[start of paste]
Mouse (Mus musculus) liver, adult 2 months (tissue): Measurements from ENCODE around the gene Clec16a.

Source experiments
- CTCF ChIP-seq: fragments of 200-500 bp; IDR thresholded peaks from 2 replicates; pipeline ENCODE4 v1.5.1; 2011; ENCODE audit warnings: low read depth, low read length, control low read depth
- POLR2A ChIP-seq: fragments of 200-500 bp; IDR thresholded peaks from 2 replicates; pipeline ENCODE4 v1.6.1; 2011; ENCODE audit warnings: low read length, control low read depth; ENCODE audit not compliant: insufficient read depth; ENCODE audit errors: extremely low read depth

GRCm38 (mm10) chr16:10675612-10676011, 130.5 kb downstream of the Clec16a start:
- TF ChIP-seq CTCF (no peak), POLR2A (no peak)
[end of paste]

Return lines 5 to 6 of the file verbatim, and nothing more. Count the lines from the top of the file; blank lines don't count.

GRCm38 (mm10) chr16:10675612-10676011, 130.5 kb downstream of the Clec16a start:
- TF ChIP-seq CTCF (no peak), POLR2A (no peak)